Credit Abe Eshkenazi, Chief Executive Officer at The Association for Supply Chain Management (ASCM)
The mainstays of our global networks—seafarers, truck drivers and aviation personnel—have alerted world leaders to a “global transport systems collapse” in an open letter from the International Air Transport Association, International Chamber of Shipping (ICS), International Transport Workers’ Federation and World Road Transport Organisation (IRU). These groups represent 65 million workers, who are reaching their professional and emotional limits.
The letter states: “We have all continued to keep global trade flowing throughout the pandemic, but it has taken a human toll. At the peak of the crew-change crisis, 400,000 seafarers were unable to leave their ships, with some working for as long as 18 months over their initial contracts. Flights have been restricted and aviation workers have faced the inconsistency of border, travel and vaccine restrictions. Additional and systemic stopping at road borders has meant truck drivers have been forced to wait, sometimes weeks, before being able to complete their journeys and return home.”
The organizations are requesting a meeting with World Health Organization and International Labour Organization leadership. In addition, they want these issues raised at the United Nations General Assembly and have called on heads of government to take “meaningful and swift action” to resolve this disaster.
“Something is off with the way we’re operating,” writes Amy Davidson Sorkin for The New Yorker. “What’s often at the heart of a supply chain issue is a labor issue.”
She cites the more than 70 container ships idling in a “maritime parking lot” at the ports of Los Angeles and Long Beach: “There aren’t enough dockworkers to unload their cargo or enough truck drivers to move it out of the ports.”
These talent shortages are not just confined to the United States. This week, the Malaysian Rubber Glove Manufacturers Association appealed to local government to allow foreign workers into the country to help fill 25,000 vacant jobs. Manufacturing in Malaysia relies heavily on migrant labor — people who have not been let into the country since the start of the pandemic. In the United Kingdom, the government will permit foreign workers for the last three months of the year to address shortages there. UK migrant workers are mainly represented in manufacturing, shipping, agriculture and food services.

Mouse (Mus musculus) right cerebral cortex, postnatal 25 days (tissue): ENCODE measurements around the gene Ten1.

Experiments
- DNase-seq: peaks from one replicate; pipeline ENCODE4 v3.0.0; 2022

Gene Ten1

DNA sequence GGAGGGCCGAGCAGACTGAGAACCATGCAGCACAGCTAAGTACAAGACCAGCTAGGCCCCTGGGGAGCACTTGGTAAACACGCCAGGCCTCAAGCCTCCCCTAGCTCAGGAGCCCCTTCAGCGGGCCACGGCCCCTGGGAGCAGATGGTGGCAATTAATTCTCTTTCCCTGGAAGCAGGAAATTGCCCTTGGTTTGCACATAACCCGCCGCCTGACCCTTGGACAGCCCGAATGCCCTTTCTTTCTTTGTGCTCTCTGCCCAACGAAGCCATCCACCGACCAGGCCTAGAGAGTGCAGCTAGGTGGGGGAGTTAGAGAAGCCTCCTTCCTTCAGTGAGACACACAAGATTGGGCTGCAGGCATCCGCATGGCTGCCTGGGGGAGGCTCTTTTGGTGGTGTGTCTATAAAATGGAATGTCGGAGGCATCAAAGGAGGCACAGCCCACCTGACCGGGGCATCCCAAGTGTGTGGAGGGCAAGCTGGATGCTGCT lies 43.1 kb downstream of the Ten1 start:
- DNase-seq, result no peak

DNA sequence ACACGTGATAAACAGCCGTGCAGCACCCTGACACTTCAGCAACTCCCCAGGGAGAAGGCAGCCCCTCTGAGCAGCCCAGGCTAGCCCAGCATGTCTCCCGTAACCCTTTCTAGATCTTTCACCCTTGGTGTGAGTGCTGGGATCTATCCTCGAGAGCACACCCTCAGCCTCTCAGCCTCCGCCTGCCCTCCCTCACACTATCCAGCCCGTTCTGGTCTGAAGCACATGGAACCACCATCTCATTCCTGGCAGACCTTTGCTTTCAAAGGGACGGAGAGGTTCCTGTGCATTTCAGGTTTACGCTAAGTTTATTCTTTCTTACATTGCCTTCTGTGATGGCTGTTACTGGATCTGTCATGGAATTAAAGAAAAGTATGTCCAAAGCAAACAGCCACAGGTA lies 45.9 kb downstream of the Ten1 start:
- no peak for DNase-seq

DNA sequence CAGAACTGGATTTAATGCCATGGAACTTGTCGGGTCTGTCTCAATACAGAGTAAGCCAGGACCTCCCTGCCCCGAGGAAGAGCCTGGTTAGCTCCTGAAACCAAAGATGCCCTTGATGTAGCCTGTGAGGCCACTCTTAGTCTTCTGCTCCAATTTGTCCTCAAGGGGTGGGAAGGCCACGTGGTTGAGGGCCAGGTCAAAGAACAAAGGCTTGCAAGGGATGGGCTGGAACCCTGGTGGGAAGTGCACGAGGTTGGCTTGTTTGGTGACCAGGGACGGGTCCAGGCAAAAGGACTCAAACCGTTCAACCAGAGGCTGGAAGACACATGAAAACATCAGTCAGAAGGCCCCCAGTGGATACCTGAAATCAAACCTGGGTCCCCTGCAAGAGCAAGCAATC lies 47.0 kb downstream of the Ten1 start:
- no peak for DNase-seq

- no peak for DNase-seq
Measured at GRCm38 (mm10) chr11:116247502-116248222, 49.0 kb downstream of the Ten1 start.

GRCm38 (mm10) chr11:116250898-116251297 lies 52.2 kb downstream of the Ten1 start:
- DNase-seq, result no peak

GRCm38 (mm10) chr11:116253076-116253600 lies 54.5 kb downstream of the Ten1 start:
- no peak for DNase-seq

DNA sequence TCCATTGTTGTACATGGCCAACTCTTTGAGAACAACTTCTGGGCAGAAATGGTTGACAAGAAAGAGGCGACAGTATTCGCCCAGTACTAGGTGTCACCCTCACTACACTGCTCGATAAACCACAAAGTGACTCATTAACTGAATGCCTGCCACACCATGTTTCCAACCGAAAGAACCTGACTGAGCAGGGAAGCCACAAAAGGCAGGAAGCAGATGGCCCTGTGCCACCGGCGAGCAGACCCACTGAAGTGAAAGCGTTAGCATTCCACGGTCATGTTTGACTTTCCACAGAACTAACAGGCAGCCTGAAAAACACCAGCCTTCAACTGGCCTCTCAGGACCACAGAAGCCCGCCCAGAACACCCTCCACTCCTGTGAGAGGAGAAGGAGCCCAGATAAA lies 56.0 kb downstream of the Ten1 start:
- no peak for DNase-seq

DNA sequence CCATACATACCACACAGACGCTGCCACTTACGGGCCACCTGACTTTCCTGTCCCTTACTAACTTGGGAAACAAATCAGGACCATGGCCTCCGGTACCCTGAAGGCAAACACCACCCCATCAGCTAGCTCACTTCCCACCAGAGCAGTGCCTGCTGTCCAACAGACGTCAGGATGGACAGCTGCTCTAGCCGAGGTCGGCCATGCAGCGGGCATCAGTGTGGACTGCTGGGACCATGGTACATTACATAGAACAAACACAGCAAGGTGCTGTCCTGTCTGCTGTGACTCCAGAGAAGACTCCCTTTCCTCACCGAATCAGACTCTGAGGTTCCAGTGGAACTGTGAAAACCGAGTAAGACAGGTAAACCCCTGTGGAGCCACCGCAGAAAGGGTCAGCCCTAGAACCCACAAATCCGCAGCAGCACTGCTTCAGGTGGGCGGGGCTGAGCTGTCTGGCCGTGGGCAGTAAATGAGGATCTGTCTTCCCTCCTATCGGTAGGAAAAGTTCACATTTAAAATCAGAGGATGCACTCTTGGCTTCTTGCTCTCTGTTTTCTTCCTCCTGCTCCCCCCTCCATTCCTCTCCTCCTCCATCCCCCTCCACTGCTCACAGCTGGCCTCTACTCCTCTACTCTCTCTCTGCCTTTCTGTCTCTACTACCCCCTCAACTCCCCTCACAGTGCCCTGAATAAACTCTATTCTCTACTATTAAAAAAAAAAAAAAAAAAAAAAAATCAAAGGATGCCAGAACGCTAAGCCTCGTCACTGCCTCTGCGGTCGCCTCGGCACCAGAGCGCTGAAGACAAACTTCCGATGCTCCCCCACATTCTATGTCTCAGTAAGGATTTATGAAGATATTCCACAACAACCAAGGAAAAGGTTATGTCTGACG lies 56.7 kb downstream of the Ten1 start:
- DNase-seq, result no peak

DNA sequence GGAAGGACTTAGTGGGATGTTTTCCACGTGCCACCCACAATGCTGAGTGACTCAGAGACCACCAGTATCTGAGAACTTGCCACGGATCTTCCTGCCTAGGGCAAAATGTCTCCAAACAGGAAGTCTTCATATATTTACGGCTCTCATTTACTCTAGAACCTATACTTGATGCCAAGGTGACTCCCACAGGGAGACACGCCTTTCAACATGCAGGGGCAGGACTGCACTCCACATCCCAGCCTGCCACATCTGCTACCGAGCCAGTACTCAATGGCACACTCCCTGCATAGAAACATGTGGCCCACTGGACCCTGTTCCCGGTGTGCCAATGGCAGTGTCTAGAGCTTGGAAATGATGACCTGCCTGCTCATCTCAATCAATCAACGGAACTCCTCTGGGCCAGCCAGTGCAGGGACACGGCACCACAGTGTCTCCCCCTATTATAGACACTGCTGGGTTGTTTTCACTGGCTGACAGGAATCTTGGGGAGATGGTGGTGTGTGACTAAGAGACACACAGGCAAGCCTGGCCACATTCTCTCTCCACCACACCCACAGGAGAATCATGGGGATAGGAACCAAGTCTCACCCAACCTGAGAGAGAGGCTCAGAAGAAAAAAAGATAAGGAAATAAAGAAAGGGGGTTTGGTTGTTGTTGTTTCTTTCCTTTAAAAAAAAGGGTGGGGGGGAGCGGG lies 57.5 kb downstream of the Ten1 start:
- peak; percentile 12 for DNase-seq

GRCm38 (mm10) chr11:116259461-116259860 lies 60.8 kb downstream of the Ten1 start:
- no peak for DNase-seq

According to The Wall Street Journal, America’s labor crisis has likewise been exacerbated by Trump administration immigration restrictions: “Unemployed American workers weren’t interested in jobs typically held by foreign hires at the lower and seasonal end of the job market, and the visa ban didn’t help those unqualified for specialized jobs at the higher end.”
The U.S. Department of State – Bureau of Consular Affairs reports that 572,587 fewer people received temporary or permanent worker visas in 2020. “The sudden absence of that pipeline revealed how such workers have become embedded in certain parts of the U.S. economy,” the Journal states.
Admittedly, there is wide disagreement over our current labor strain. Beyond immigration policy, we have lost millions of people from COVID-19, many of whom were active members of the global workforce. Plus, some people who were laid off early in the pandemic haven’t gone back to work over fear of infection; others simply don’t want to deal with irrational customers annoyed by mask and vaccination policies.
“Professional reckonings have taken place among higher-paid workers, too,” Sorkin notes. “Transitions require mobility and time. And, even with schools reopening, a shortage of affordable day care (and of day-care workers) means that some parents who want to return to jobs can’t do so.”
We must figure this out
Today is the first Friday of October, which means it’s Manufacturing Day. Traditionally, ASCM has taken this opportunity to celebrate the essential contributions of our industry’s workers and raise awareness about supply chain’s superior job security, impressive wages and positive career outlook. This year, however, it’s clear that supply chain organizations have much work to do in order to exemplify these promises.
At moments like this, we must affirm that people are our most precious supply chain resource. As I recently wrote: “Supply chain organizations have to figure out what’s next, but always keeping people at the forefront. … Our people’s well-being is everything.”
This is an incredibly difficult issue, which demands cooperation, partnership and perseverance. I urge you be a part of its solution by joining forces with ASCM colleagues from around the world in the ASCM CONNECT community. Together, our global network of dedicated professionals has the strength and skill to decipher even the most complex supply chain challenges.
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